SummaryWhen Aaron gets a job at a funeral home, he surprisingly takes to it. But there are dark secrets hidden in Aaron’s subconscious.
He experiences dangerous bouts of sleepwalking and recurring dreams he can’t explain: a lifeless hand, a lipsticked mouth, a man,
a gun... Can he piece the clues together and ﬁgure out the truth of his past?
I’m not sure where to begin. Wow. Just wow. This book evoked such emotion in me. The writing is dark, raw and powerful and I was completely transported into the life of this boy named Aaron. As much as this book is about “the dead”, and his job at the funeral home, the story really touches on humanity, and those who seemingly come in to our lives right when we need them, even if we don’t recognize it at the time. The relationship between Mr. Barton (Aaron’s boss) and Aaron was a wonder to watch unfold. This man’s faith in a boy he barely knew, his belief in Aaron’s potential was inspiring. If only everyone could have a Mr. Barton in their lives.
I wrote down a few stand out quotes from the book. Scot Gardner has a way with words and they seem to speak the truth of the moment. These two quotes really stood out for me:
pg. 94 “Hold on, don’t skip all the good bits, I thought. Don’t dream me a life without the romance. Let me do the colouring in myself”
pg. 171 “When somebody reaches out the way Skye had, I’ll have the guts to take their hand and my world will be a different place I know it”
While reading the The Dead I Know, I was reminded of how I felt reading Perks of a Being a Wallflower. It makes me feel blessed to be a reader, when I have the opportunity to escape inside a book like this; a book that I feel has changed my views about myself, the world and my place in it. Highly recommended.
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I am thrilled to have had the opportunity to ask Scot a few questions:
First Scot , I have to say that I was completely and utterly blown away by the Dead I Know. What a powerful book. I only hope my review and these questions even come close to doing it justice.
Thanks Jen, glad you enjoyed it.
1. I have to ask about your inspiration for the book-What inspired you? Did Aaron’s character come to you first or the story?
I’ve had an unusual relationship with death. My godparents are funeral directors in Victoria, Australia and as kids we were never sheltered from the realities of the business of death. Having said that, the character of Aaron was alive and well in my head before I’d connected him to the setting of a funeral home. He was inspired by a kid I knew who’d lost everything and everyone from his life due to war in Africa. His resilience haunts me still.
2. Mam’s character hit close to home for me as I have a grandmother with Alzheimer’s, she too was a brilliant woman; Have you had anyone in your life with Dementia?
My wife’s mum suffered Alzheimer’s. She lived with us for two years before she needed more care than we could provide. As a storyteller, watching her in decline made me realise that story is everything. Stories are what hold our fragile inner worlds together and if you take the stories away—like Dementia does—people become photocopies of themselves. There was some grace in my mother-in-law’s decline, too—she loved without complication, without expectation, without the hurt she’d hung on to all her life. And there were some funny things, too—she tried to open a can of beetroot with an axe because she couldn’t find a can opener. She lives on in the character of Mam.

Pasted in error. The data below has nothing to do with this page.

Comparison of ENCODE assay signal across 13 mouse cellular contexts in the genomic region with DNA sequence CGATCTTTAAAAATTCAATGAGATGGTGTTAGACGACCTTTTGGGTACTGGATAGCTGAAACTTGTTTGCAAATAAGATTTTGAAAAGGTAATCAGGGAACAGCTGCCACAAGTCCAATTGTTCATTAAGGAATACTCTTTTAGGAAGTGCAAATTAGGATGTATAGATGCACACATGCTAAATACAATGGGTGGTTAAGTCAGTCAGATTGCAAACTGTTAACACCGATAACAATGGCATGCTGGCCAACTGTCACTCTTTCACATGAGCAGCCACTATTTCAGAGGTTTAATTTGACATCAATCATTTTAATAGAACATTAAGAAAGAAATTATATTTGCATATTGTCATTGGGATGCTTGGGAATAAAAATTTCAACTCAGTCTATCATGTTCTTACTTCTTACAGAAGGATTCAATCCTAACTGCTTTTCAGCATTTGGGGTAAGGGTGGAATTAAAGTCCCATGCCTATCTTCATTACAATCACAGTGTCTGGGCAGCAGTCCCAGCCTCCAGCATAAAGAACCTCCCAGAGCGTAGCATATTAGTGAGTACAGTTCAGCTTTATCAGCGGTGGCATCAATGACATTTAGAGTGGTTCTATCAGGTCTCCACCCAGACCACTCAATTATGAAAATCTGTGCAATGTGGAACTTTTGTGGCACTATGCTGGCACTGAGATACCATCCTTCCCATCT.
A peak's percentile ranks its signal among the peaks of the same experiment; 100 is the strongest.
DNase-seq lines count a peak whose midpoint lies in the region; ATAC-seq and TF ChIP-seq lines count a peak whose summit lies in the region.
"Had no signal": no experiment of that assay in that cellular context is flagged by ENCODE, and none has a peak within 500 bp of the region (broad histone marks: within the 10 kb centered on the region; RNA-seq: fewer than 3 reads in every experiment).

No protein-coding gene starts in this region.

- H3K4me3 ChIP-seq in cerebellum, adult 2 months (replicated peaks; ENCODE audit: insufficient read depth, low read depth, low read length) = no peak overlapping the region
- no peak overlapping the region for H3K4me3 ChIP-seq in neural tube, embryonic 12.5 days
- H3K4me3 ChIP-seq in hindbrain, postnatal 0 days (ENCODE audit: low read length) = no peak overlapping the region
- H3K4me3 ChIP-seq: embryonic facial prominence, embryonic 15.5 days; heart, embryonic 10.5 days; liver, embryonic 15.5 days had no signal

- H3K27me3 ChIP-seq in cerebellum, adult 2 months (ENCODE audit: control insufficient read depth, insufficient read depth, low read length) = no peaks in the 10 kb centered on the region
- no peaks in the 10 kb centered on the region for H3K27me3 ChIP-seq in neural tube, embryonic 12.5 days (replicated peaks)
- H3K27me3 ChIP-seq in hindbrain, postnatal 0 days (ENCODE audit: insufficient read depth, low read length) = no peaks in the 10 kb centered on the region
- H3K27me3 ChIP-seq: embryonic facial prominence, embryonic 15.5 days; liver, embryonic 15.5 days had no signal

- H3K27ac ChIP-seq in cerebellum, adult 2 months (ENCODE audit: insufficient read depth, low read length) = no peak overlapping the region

3. Mr. Barton was my favourite character (aside from Aaron of course) His patience, understanding, and support makes him the ultimate hero in my eyes. A mentor and father figure many would love to have. Did you have someone in your life that stood by you no matter what?
John Barton is a synthesis of a number of good men in my life. My godfather, Kevin the funeral director, is a kind and loving man who epitomises grace under pressure and has stuck his neck out for me time and again. My dad, Jim, is compassionate and forthright and has loved me and stood by me through the rough and tumble of a creative life. My first boss, Stewie, is in there, too. Gruff and practical when he needed to be, he shared everything he knew about life in three-second bites of conversation. As a young bloke, that was gold for me.
4. Themes of perseverance, courage, the simple act of holding on and reaching out when things seem at their bleakest sang out to me, is there any “one” thing you hope readers will take with them after reading your book?
If I had a catchphrase I’d engrave on a pen to imbue itself into everything I write, it would distil to a single word. Hope.
Thank you so much for your time, and for writing this amazing novel.
Pleasure is mine. Thanks for your insightful questions.
About Scot Gardner:
Scot Gardner has written several critically acclaimed novels for young adults. His debut novel, One Dead Seagull, was followed by White Ute Dreaming, a powerful story of first love, mates, and a yellow dog. His third novel, Burning Eddy, was shortlisted for the CBC Award and the NSW Premier’s Literary Award for Young Adults. Gravity was also shortlisted for the Victorian Premier’s Literary Award in 2007. The Dead I Know was published by Allen & Unwin in Australia in 2011; it is the first Scot Gardner novel to be published in Canada.
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